At least 20 civilians killed in attack in eastern Congo: Report
A resident of the attacked village and an activist said the Allied Democratic Forces (F) were behind the killings.
At least 20 civilians have been killed in an attack in the northeastern region of the Democratic Republic of the Congo (DRC), Reuters news agency has reported.
The attack occurred in the village of Kikura late Sunday, Odette Zawadi, the president of a local activist organisation, told the news agency.
The assailants struck at about 9 pm, wielding machetes and burning houses, the activist said. She and a local resident, Claude Kalinde, blamed the bloodshed on the Allied Democratic Forces (F) armed group.
The attack comes months after DRC and Ugandan troops launched a joint operation against the F, which has killed thousands of civilians in the region since 2013.
Since the operation began in late November, the group has continued to attack and kill civilians. In December, at least 16 people were killed in an attack suspected to have been carried out by the group in the rural commune of Mangina.
“We already didn’t seem to have confidence in these so-called joint operations. How can you explain that 20 people are killed in the presence of these two forces?” Zawadi told Reuters.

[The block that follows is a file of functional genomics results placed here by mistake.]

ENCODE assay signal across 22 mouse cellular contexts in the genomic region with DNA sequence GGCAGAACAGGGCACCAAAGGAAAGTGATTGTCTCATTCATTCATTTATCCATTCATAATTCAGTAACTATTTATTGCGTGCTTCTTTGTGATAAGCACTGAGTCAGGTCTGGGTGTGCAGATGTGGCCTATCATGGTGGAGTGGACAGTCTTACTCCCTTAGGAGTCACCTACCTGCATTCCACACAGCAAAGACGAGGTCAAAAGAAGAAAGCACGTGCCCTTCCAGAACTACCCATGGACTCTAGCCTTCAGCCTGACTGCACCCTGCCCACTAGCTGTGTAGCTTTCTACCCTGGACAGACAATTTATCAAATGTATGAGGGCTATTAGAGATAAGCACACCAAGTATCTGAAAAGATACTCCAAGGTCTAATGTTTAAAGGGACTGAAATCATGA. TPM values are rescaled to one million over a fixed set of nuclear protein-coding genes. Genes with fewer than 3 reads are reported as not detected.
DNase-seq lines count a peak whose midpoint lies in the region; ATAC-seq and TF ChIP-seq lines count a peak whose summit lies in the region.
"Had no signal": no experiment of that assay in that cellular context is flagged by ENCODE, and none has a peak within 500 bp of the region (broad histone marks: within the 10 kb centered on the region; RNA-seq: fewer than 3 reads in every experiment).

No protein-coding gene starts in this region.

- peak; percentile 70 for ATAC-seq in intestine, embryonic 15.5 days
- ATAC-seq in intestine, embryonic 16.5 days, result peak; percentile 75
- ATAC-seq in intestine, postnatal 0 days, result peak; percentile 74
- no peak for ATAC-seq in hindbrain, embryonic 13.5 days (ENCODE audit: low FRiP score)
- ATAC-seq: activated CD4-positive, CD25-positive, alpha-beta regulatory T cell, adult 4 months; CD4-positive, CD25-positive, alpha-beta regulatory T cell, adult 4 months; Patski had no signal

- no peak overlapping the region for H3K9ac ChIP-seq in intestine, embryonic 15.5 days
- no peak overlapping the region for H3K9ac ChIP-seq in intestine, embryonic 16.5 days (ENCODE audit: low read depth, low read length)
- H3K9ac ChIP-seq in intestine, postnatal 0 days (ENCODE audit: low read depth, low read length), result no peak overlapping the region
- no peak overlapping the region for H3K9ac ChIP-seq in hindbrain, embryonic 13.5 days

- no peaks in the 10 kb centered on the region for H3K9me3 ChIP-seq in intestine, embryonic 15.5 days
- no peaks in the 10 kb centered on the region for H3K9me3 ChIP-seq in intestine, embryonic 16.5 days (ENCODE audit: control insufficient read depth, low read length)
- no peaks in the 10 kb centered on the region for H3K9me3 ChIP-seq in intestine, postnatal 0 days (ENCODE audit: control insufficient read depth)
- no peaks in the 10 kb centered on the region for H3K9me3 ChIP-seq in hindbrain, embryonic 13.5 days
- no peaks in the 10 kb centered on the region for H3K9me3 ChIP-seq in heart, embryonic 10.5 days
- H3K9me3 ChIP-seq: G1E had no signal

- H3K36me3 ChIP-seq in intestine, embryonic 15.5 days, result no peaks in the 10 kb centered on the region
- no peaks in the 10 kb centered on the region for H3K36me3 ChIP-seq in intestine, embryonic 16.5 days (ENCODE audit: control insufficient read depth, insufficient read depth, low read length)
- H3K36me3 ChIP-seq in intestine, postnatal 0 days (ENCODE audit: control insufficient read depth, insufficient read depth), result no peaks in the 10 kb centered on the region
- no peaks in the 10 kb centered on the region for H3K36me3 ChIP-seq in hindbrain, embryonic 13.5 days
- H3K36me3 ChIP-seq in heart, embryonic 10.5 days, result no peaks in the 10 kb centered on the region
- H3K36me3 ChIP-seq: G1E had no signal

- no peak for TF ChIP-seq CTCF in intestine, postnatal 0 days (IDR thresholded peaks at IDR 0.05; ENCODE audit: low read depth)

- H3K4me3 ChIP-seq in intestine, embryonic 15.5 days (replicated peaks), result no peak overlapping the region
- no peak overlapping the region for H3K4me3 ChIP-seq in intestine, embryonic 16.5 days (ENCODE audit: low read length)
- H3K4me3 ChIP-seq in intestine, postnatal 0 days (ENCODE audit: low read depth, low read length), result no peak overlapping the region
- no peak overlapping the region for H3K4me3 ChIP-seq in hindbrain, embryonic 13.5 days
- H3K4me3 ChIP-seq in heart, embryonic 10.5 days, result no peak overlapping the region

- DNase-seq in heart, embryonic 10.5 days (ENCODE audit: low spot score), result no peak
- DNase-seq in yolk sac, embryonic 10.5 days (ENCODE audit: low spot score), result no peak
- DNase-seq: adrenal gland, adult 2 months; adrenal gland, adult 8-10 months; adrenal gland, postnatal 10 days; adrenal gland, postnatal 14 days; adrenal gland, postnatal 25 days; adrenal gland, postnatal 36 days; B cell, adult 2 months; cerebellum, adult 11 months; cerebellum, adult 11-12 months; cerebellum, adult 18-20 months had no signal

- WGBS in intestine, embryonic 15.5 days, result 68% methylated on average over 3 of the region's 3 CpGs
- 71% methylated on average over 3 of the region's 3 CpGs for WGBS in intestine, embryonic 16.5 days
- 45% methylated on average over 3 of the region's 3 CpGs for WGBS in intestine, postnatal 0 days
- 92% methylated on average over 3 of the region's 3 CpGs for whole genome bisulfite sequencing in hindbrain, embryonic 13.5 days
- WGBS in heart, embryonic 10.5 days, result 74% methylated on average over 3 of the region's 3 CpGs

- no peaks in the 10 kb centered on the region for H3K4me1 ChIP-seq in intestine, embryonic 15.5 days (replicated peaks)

Kalinde, who also said that 20 bodies had been recovered, said: “We thought that the coalition of the Congolese and Ugandan armies would help us, but look at how sad this is.”
The F was founded in Uganda in 1995. It later moved to the DRC where it is among dozens of armed groups seeking control over territory and mineral resources in the east of the country. Despite its pledged allegiance to ISIL (ISIS) in 2019, UN researchers have not found any evidence that the group controls the F.
Ugandan forces have launched air and artillery raids in the DRC since the beginning of the joint operation, pledging to stay in the neighbouring country for as long as necessary to defeat the F.
However, the intervention has alarmed some Congolese, who remain wary after Uganda plundered the country’s resources during the DRC’s second civil war that raged from 1998 to 2003.
Capitaine Antony Mwalushayi, a spokesman for DRC’s army, told Reuters that soldiers in the area had been slow to learn of the latest attack because the assailants did not use firearms.
“We cannot be discouraged because the objective of the enemy is to discourage us, to separate us from the population,” he said.